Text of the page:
Sunday, September 24, 2023

EXCLUSIVE: The 340B Program Reached $54 Billion in 2022—Up 22% vs. 2021

Drug Channels has just obtained new details on the size of the 340B Drug Pricing Program. I couldn’t wait to share the news, hence this special Sunday post.

For 2022, discounted purchases under the 340B program reached a record $53.7 billion—an astonishing $9.8 billion (+22.3%) higher than its 2021 counterpart. The difference between list prices and discounted 340B purchases also grew, to $52.3 billion (+$2.6 billion). 

Hospitals accounted for 87% of 340B purchases for 2022. Every 340B covered entity type experienced double-digit growth, despite drug prices that grew more slowly than overall inflation.

Another surprise: HRSA estimated that manufacturers' contract pharmacy restrictions reduced 340B purchases by only $470 million—or less than 1% of 2022's total purchases. That's far below the figure quoted by 340B lobbyists.

Once again, the data demonstrate that 340B advocates are wrong when they claim that manufacturers are “stripping critical resources from the nation’s health care safety net.” As I noted last year, only in the U.S. healthcare system can billions more in payments and spreads be considered a cut.

Read on for full details and analysis, including the opportunity to download your own copy of the raw data from HRSA.


Apexus, the HRSA-designated Prime Vendor, reports purchases under the 340B Drug Pricing Program to HRSA and oversees most aspects of the program’s management.

I again had to file a Freedom of Information Act (FOIA) request with the Health Resources and Services Administration (HRSA) to pry out details of the ever-expanding 340B program. Below, I have reproduced the document that I received from HRSA.

This year, HRSA slow walked my May 2023 request by unexpectedly pushing my response date back to November. Thanks to some behind-the-scenes interventions, I managed to get the data two days ago. Curiously, the document below is dated “August 12, 2023.” To me, HRSA’s persistent lack of transparency seems distinctly like regulatory capture. But to be fair, perhaps they just have very slow computers.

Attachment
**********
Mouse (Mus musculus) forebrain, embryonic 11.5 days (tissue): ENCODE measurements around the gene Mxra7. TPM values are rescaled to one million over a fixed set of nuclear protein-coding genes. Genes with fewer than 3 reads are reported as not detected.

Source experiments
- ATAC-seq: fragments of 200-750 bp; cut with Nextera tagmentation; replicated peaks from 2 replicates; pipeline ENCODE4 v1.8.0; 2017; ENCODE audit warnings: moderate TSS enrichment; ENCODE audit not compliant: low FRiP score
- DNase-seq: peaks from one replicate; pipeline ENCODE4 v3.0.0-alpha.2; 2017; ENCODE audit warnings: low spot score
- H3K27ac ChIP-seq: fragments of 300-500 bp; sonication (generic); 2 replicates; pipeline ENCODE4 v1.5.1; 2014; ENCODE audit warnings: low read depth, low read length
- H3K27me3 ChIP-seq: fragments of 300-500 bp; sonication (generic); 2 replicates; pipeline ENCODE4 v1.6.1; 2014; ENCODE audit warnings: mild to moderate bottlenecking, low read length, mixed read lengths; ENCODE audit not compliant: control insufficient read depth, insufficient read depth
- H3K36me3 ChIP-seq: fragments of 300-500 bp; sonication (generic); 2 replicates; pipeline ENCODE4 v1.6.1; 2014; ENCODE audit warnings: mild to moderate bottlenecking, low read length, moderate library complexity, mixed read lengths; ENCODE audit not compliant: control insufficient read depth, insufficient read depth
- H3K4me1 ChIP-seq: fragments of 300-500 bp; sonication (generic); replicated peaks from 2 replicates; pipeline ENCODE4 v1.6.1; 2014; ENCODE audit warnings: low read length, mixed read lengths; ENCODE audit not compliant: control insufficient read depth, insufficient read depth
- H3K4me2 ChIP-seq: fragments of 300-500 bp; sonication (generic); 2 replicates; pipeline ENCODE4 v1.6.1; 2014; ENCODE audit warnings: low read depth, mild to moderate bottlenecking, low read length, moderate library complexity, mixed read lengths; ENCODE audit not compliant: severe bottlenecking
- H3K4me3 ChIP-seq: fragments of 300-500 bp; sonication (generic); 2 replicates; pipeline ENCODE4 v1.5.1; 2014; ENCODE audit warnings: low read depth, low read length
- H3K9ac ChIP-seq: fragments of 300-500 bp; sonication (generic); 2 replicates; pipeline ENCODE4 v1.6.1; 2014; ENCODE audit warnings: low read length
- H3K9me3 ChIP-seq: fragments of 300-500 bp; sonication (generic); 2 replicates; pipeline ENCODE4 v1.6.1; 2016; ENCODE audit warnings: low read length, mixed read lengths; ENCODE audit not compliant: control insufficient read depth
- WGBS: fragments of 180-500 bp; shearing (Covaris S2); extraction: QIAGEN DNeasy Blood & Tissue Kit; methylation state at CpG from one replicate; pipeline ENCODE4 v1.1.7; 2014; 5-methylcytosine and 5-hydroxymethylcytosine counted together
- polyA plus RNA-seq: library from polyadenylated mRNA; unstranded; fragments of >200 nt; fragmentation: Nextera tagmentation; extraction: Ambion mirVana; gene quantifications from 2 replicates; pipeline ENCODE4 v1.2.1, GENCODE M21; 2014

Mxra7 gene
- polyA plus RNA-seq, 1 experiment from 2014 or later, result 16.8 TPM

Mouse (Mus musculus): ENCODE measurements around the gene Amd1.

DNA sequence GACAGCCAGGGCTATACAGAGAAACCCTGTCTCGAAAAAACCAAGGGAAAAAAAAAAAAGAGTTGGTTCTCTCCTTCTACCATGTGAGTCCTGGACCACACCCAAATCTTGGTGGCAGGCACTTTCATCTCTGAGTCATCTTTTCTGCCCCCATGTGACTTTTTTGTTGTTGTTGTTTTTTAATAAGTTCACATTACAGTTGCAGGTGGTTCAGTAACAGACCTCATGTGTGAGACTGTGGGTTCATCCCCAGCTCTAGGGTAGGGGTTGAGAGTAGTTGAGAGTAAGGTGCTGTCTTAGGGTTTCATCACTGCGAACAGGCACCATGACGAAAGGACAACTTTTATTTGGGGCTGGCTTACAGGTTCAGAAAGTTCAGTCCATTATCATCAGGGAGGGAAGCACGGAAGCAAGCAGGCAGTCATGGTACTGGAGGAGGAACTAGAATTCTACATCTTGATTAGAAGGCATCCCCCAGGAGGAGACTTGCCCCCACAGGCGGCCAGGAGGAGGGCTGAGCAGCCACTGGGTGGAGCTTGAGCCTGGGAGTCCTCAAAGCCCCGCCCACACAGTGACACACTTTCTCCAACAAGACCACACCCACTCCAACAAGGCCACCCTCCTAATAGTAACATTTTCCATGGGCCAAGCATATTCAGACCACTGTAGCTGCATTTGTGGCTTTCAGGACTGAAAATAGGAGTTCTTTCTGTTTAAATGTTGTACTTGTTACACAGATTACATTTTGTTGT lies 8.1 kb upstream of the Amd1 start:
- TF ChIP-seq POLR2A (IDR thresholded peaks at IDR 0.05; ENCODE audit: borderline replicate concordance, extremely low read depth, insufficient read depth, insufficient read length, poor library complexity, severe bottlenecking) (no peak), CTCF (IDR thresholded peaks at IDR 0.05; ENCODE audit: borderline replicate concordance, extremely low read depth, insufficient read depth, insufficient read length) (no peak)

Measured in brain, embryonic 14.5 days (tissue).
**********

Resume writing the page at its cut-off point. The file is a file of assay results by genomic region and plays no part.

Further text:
Note that the data from Apexus include only indirect sales made via wholesalers. The $53.7 billion figure was less than the actual total of 340B purchases at discounted prices. That’s because the Apexus data exclude an unknown amount of manufacturer sales made directly to healthcare institutions as well as some sales by specialty distributors. HRSA notes this omission in its response.

Here are some other helpful references:


The chart below documents the 340B program's explosive growth.

[Click to Enlarge]

  • Discounted purchases made under the program totaled at least $53.7 billion in 2022—an increase of 22.3% over the $43.9 billion for 2021.
  • The compound average growth rate (CAGR) of 340B purchases was 23.6% from 2015 through 2022. Over the same period, manufacturers’ net drug sales (excluding COVID-19 vaccines) grew at an average annual rate of only 3.6%. (See page 52 of IQVIA's Use of Medicines in the U.S. in 2023.)
  • According to IQVIA, the wholesale acquisition cost (WAC) list price value of 340B purchases was $106 billion in 2022. (See The 340B Drug Discount Program Exceeds $100B in 2022.) That equates to more than 16% of pharmaceutical manufacturers’ total gross sales of brand-name drugs at list prices. (This figure also excludes COVID-19 vaccines.)
  • In 2022, the list-to-340B gap—the difference between purchases at list prices and purchases at 340B discounted prices—grew to $52.3 billion (=$106 billion minus $53.7 billion). That’s $2.6 billion higher than the 2021 gap. This difference approximates the money collected by 340B covered entities.